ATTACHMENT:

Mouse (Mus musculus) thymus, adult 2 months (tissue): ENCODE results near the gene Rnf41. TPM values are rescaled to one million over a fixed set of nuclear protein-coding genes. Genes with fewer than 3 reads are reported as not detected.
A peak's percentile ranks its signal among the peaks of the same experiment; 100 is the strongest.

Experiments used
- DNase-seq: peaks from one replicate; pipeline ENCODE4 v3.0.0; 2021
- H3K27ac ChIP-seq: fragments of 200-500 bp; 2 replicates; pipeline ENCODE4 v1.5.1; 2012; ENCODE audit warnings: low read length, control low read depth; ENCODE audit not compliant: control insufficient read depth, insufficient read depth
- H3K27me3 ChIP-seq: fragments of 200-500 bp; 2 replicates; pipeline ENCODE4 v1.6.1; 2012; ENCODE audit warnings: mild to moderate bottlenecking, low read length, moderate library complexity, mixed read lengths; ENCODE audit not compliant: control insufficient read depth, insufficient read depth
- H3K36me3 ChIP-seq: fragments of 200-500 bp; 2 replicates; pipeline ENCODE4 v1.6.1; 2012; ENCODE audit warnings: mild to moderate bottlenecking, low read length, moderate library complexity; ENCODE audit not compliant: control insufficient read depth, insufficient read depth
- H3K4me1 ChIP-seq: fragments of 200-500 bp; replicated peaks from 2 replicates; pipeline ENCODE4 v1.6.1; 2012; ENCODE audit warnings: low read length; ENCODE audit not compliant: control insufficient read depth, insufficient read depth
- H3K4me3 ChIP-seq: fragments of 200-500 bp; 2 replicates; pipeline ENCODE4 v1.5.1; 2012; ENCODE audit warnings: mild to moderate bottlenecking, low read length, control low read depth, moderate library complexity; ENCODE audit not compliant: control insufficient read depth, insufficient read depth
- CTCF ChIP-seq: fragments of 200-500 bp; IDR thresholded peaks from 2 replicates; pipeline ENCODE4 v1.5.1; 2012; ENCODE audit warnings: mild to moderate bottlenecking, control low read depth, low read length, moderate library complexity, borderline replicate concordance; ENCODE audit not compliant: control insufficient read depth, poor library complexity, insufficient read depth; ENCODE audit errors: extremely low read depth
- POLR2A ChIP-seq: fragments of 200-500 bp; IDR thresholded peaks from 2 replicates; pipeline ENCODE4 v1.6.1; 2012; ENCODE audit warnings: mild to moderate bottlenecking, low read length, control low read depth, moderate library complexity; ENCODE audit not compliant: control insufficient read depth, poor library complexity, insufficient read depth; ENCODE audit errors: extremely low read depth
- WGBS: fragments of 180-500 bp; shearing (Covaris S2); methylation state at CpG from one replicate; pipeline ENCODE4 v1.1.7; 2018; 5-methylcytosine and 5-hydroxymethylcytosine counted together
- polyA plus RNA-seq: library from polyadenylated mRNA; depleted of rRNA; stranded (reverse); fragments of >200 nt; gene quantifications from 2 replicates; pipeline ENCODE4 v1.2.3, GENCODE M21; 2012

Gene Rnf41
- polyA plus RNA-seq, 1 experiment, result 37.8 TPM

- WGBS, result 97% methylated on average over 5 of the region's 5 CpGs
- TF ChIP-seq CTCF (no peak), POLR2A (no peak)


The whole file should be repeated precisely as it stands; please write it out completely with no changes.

Mouse (Mus musculus) thymus, adult 2 months (tissue): ENCODE results near the gene Rnf41. TPM values are rescaled to one million over a fixed set of nuclear protein-coding genes. Genes with fewer than 3 reads are reported as not detected.
A peak's percentile ranks its signal among the peaks of the same experiment; 100 is the strongest.

Experiments used
- DNase-seq: peaks from one replicate; pipeline ENCODE4 v3.0.0; 2021
- H3K27ac ChIP-seq: fragments of 200-500 bp; 2 replicates; pipeline ENCODE4 v1.5.1; 2012; ENCODE audit warnings: low read length, control low read depth; ENCODE audit not compliant: control insufficient read depth, insufficient read depth
- H3K27me3 ChIP-seq: fragments of 200-500 bp; 2 replicates; pipeline ENCODE4 v1.6.1; 2012; ENCODE audit warnings: mild to moderate bottlenecking, low read length, moderate library complexity, mixed read lengths; ENCODE audit not compliant: control insufficient read depth, insufficient read depth
- H3K36me3 ChIP-seq: fragments of 200-500 bp; 2 replicates; pipeline ENCODE4 v1.6.1; 2012; ENCODE audit warnings: mild to moderate bottlenecking, low read length, moderate library complexity; ENCODE audit not compliant: control insufficient read depth, insufficient read depth
- H3K4me1 ChIP-seq: fragments of 200-500 bp; replicated peaks from 2 replicates; pipeline ENCODE4 v1.6.1; 2012; ENCODE audit warnings: low read length; ENCODE audit not compliant: control insufficient read depth, insufficient read depth
- H3K4me3 ChIP-seq: fragments of 200-500 bp; 2 replicates; pipeline ENCODE4 v1.5.1; 2012; ENCODE audit warnings: mild to moderate bottlenecking, low read length, control low read depth, moderate library complexity; ENCODE audit not compliant: control insufficient read depth, insufficient read depth
- CTCF ChIP-seq: fragments of 200-500 bp; IDR thresholded peaks from 2 replicates; pipeline ENCODE4 v1.5.1; 2012; ENCODE audit warnings: mild to moderate bottlenecking, control low read depth, low read length, moderate library complexity, borderline replicate concordance; ENCODE audit not compliant: control insufficient read depth, poor library complexity, insufficient read depth; ENCODE audit errors: extremely low read depth
- POLR2A ChIP-seq: fragments of 200-500 bp; IDR thresholded peaks from 2 replicates; pipeline ENCODE4 v1.6.1; 2012; ENCODE audit warnings: mild to moderate bottlenecking, low read length, control low read depth, moderate library complexity; ENCODE audit not compliant: control insufficient read depth, poor library complexity, insufficient read depth; ENCODE audit errors: extremely low read depth
- WGBS: fragments of 180-500 bp; shearing (Covaris S2); methylation state at CpG from one replicate; pipeline ENCODE4 v1.1.7; 2018; 5-methylcytosine and 5-hydroxymethylcytosine counted together
- polyA plus RNA-seq: library from polyadenylated mRNA; depleted of rRNA; stranded (reverse); fragments of >200 nt; gene quantifications from 2 replicates; pipeline ENCODE4 v1.2.3, GENCODE M21; 2012

Gene Rnf41
- polyA plus RNA-seq, 1 experiment, result 37.8 TPM

- WGBS, result 97% methylated on average over 5 of the region's 5 CpGs
- TF ChIP-seq CTCF (no peak), POLR2A (no peak)